Hallucinating the void

Rhode Island Medical News recently published an April fools article where the author joked about negative hallucinations, where someone didn’t see things that were really there, seemingly unaware that such hallucinations are in fact possible.

The article, which you can read online as a pdf, has various humorous references to jumping traffics lights or ignoring family members. But when I’m talking about the genuine version I don’t mean lapses of attention, blind spots, inattentional blindness or other momentary failure-to-notice effects. I’m talking about not seeing specific barn door obvious objects in your field of vision when you are concentrating on the area.

These are genuinely called negative hallucinations in the scientific literature although, as far as I know, they only occur in one specific context – after hypnosis.

In fact, the induction of a negative hallucination forms part of the Stanford Hypnotic Susceptibility Scale (Form C) although these sort of ‘anti-hallucinations’ are only experienced by the most hypnotisable of people – as are most ‘cognitive’ suggestions that effect the experience of your own mind (rather than changes in the sensation of control of movement, which most people can experience something of).

There is a small literature on ‘negative hallucinations’ with several studies examining changes in electrical activity from the brain (‘evoked potentials’) as the hallucination becomes active.

It’s still not clear how negative hallucinations work exactly. Almost all studies have found changes to attention, our ability to selectively process perceptual information, although the data is inconsistent largely owing to the small number of studies – a constant bugbear of hypnosis research.

Link to April fools article PubMed entry.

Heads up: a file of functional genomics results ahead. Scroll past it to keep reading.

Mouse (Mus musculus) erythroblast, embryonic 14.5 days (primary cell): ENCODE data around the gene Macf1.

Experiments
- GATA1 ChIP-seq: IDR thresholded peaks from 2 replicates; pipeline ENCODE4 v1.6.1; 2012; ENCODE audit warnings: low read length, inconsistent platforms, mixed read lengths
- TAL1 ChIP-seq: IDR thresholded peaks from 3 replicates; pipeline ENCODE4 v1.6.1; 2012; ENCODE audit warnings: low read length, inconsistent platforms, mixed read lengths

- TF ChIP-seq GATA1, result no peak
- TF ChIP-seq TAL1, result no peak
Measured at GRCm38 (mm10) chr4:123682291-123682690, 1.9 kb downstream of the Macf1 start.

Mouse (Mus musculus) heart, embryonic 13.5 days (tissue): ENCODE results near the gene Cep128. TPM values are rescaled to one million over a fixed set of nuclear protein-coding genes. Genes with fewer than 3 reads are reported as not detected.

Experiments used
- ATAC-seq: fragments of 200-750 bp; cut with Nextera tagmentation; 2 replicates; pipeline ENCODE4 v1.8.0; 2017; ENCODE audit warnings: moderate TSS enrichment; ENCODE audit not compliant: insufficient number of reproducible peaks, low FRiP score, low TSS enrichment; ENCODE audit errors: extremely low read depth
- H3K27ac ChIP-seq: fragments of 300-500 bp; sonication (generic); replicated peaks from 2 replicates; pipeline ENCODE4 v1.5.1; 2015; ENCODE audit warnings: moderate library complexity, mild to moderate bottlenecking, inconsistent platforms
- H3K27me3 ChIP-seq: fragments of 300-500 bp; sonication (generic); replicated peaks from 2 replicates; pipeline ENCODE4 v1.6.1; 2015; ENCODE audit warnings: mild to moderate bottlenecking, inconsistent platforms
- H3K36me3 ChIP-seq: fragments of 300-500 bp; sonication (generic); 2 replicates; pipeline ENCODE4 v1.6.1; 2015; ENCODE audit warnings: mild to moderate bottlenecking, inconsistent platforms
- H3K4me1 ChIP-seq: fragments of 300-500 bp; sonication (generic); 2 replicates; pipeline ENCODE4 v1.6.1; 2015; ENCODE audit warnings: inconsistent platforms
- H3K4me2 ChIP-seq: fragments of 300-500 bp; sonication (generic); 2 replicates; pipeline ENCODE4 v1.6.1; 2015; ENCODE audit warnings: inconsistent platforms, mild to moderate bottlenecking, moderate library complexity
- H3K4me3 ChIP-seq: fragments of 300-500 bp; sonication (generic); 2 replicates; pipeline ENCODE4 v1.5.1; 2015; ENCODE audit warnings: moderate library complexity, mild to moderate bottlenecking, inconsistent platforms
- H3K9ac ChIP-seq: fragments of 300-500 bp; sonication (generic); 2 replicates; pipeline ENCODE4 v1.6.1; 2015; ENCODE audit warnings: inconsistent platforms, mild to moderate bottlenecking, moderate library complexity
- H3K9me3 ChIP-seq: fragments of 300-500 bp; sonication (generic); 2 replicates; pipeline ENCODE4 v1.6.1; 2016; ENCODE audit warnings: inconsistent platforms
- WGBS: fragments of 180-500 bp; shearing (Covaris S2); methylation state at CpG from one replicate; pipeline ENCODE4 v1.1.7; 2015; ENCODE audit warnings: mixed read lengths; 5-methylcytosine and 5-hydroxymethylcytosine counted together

pdf of full-text
Link to Google Scholar search of negative hallucination studies.
Link to PubMed search of negative hallucination studies.

3 Comments

  1. Daniel J. Simons
    Posted May 25, 2010 at 2:41 am | Permalink

    Always fun when parodies become reality. That’s similar in some respects to the Onion piece on gorillas becoming aware of their own mortality followed a week later by actual research on chimps acting as if they understood the death of other chimps.
    I think you have slightly mischaracterized inattentional blindness in your description, though. In cases of inattentional blindness, people are missing the proverbial barn door right where they are looking. In fact, Daniel Memmert has shown that people can miss the “gorilla” even when looking right at it. The key difference between inattentional blindness and the sort of negative hallucination you describe (that I had never heard of before) is that in inattentional blindness, your not looking for the barn door. Instead, attention is focused on something else in the same part of the display. In fact, Neisser’s earlier work was designed to show that people would miss something right where they were looking.
    Maybe negative hallucinations are like an induced or suggested form of inattentional blindness in which attention is diverted by suggestion rather than due to the need to focus on some other task.

  2. Posted May 25, 2010 at 6:58 am | Permalink

    This is interesting. I had never heard of inattentional blindness. Any idea why such a thing would be used, other than for fun?
    Hypnosis has some good uses per personal improvement, I have to wonder if there is something to this.

  3. Posted May 25, 2010 at 5:11 pm | Permalink

    My understanding is that through hypnosis, and by other methods, one can suppress activity in certain areas of the brain. For example if the suggestion is made that the subject cannot read then the part of their brain that processes written letters is some how made inactive. There are a few hypnosis studies that had subjects turn synthesia on and off.


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